by Bruce Meuli, Global Business Solutions executive, and Jonathon Traer-Clark, Head of Strategy, Global Transaction Services, Bank of America Merrill Lynch
JTC Today more than ever, treasurers engage with, and therefore need to consider the motivations and objectives of multiple stakeholders – teammates, support functions, management, board, investors, bankers, lawyers and so on. At the same time, they have to operate within a defined risk framework and adhere to strict policies and processes. An additional, related dimension to treasurers’ decision-making is how to incorporate the demands and obligations associated with being a socially responsible organisation that considers the long-term impact of its actions and investments. So how can treasurers achieve this balance, particularly on occasions where these diverse objectives may appear to conflict?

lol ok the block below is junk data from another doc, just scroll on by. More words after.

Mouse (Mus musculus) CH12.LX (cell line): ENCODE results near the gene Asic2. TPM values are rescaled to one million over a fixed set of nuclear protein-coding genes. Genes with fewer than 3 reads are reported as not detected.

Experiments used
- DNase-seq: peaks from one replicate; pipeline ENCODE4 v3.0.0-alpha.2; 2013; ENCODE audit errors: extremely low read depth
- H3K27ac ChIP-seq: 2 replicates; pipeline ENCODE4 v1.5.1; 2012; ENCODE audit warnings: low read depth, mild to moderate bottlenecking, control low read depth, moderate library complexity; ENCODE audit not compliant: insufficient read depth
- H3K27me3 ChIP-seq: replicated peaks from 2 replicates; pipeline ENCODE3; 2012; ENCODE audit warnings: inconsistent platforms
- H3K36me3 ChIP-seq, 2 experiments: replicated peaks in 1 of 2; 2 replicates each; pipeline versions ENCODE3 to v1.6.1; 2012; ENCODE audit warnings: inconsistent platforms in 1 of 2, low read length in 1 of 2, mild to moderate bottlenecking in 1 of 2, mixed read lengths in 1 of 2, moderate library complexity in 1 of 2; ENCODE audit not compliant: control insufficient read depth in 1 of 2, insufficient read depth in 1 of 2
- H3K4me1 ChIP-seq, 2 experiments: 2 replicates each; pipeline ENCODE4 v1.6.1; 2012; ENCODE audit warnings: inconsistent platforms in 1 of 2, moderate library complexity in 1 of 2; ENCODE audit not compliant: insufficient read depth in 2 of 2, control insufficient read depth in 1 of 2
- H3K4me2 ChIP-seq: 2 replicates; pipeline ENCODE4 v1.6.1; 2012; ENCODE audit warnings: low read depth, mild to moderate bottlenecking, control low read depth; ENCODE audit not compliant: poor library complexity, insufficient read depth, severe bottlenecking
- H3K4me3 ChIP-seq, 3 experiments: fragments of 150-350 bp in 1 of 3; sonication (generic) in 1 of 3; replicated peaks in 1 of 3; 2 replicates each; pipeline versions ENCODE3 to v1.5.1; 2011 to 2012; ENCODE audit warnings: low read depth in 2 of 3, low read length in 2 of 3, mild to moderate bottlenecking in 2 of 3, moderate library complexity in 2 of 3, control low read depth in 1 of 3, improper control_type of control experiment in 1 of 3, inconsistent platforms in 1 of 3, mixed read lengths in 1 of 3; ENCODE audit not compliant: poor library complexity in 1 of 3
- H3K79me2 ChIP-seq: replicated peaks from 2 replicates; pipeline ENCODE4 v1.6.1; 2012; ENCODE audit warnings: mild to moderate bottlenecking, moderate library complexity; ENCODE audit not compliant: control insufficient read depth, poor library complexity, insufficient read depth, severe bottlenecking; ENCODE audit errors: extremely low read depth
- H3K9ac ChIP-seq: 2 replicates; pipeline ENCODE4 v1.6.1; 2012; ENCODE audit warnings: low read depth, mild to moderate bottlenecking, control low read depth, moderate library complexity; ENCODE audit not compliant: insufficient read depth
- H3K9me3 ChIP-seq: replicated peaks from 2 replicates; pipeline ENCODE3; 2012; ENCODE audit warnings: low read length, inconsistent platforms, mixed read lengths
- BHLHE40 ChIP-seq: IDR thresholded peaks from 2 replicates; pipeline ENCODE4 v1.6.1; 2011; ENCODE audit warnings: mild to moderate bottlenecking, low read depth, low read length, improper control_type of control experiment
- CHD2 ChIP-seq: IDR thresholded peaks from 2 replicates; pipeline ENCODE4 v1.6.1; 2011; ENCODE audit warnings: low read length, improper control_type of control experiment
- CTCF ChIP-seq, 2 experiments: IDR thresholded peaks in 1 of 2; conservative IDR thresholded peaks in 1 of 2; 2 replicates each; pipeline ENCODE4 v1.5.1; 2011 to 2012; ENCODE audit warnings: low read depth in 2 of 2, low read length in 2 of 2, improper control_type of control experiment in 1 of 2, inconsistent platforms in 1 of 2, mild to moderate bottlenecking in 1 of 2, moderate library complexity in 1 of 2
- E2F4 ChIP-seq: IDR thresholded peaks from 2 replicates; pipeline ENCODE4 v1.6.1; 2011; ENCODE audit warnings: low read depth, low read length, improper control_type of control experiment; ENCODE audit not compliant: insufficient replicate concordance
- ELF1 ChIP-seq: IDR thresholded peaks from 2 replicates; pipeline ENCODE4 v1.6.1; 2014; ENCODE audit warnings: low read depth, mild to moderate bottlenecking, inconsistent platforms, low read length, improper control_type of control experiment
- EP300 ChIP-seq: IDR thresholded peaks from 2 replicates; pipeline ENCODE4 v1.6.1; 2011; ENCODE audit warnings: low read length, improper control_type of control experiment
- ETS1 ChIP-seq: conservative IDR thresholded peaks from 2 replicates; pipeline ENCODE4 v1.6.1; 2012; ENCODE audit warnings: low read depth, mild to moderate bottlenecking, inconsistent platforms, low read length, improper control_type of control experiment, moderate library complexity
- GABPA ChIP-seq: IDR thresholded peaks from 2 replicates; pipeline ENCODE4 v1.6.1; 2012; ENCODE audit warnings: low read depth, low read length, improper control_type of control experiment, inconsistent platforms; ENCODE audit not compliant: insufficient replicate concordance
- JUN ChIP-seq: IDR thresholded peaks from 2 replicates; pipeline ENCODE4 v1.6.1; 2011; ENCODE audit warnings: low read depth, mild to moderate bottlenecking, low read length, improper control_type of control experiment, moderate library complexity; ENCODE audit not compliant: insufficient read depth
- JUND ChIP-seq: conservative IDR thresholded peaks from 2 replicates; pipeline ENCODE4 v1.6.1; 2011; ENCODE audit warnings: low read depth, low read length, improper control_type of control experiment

BM Well, let’s look at investments, specifically those that are considered ethical. One of the early advocates of socially responsible investing was John Wesley, founder of Methodism, who advocated the basic tenet of “Look after your neighbour through appropriate business practises”. Today, there are a variety of investments geared to climate projects, medical facilities and many other social, cultural or environmental objectives.
JTC Indeed, the appetite certainly seems to be there and today, many firms have dedicated research departments that explore and evaluate investments. Key to note too is that in the US you can now add ESG (Environment, Social & Governance) funds to 401k plans. But how exactly does a treasurer assess these investment alternatives?